Like Cornell, Snyder is quick to start playing with his new toys, in this case having some fun exploring the differences in the Dick/Gordon relationship from the Bruce/Gordon one. For one, Dick doesn’t silently slip away when the conversation is over. It’s cute. Still, I’m looking forward to Snyder digging deeper into what makes Dick a good Batman vs. just a different Batman. This one’s a mystery involving an unseen villain named The Dealer, who deals in hard-to-obtain supervillain stuff like the serum that made Killer Croc the way he is (who would buy this?) and something Poison Ivy-related that makes a would-be squealer grow a tree root out of his mouth. It makes for some good visuals but not much of a coherent story as yet, and one suspects Jock would be put to better use drawing the grim Bruce Batman. That is, he draws Bats exactly the same, but it would make more sense aesthetically if it was Bruce. Snyder doesn’t have a lot of room to get this one going, as he also starts a Gordon backup story, this one with nice art from Francavilla in a stylistic range that seems to be gaining traction (see also Paul Azaceta, Matthew Southworth). My takeaway from these two Batbooks is that the editor(s) are pushing for new villains and shorter story arcs. I’m in favor of the former but it’s too early to judge the results yet, and it makes sense for the latter as well. Three issues + three issues = HC/TPB. Having two arcs per collection conceivably increases the chances of a purchase, and just as far as the monthly series, it’s easier to jump on. Plus, I would not be surprised if this doesn’t also make it easier to get some better artists on for a three issue arc that wouldn’t want to/be able to commit to something longer term. Like, I don’t really see Jock doing 10 issues of this book, do you? I could be wrong about all this, but even if so, it’s not a bad plan. Note: of our players this week, Francisco Francavilla has the most fun name to say out loud.

The Traveler #1

Writer - Mark Waid

Artist - Chad Hardin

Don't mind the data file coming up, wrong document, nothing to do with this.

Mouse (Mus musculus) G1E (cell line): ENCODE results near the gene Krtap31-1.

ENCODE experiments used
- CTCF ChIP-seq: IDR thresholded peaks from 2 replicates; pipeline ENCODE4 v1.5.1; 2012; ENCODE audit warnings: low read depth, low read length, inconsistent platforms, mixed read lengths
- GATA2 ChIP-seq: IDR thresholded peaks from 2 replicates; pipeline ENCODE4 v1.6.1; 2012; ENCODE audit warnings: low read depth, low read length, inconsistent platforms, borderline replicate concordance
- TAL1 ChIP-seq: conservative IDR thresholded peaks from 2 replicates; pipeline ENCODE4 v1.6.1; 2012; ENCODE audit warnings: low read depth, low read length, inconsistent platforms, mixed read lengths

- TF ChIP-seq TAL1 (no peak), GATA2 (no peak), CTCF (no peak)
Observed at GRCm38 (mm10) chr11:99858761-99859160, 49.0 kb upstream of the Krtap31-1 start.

Not to take anything away from Stan Lee and his amazing accomplishments, but I’d be curious if his name on a comic really had any positive effect on sales. And this is not even getting into whether he had anything to do with the contents inside. For the record, the comic is copyright both BOOM! Studios and Stan’s POW! Entertainment (we finally got BOOM! and POW! together, but where’s BIFF!?), but Stan’s only credit is the vague, “Grand Poobah.” I imagine Waid and others came up with it and Stan signed off, maybe offering some minor input. Whatever.

As one might reasonably guess, The Traveler is decidedly lighter in tone than Waid’s other BOOM! series, Irredeemable and Incorruptible. Stan doesn’t do scorched earth and kinky sex and psychotic capes. But it’s not even a “feet of clay” type of old Marvel approach, either. Tonally, it’s more like ’50s DC stuff, with a cheerful, time-traveling hero trying to stop some other time-traveling creeps, all the while chattering with a scared African-American mom (with Hardin playing up her MILFy BOOM! POW! attributes a little much). Normally, Waid would be your go-to guy for Silver Age homage, but this one feels a little flat, fast-paced but lacking a distinctive hook or much in the way of characterization, and like he saved his best jokes for another comic. I mean, it reads like an assignment rather than inspiration, and while many of us would take this assignment in a minute, it doesn’t mean it’s going to turn out well.

—Christopher Allen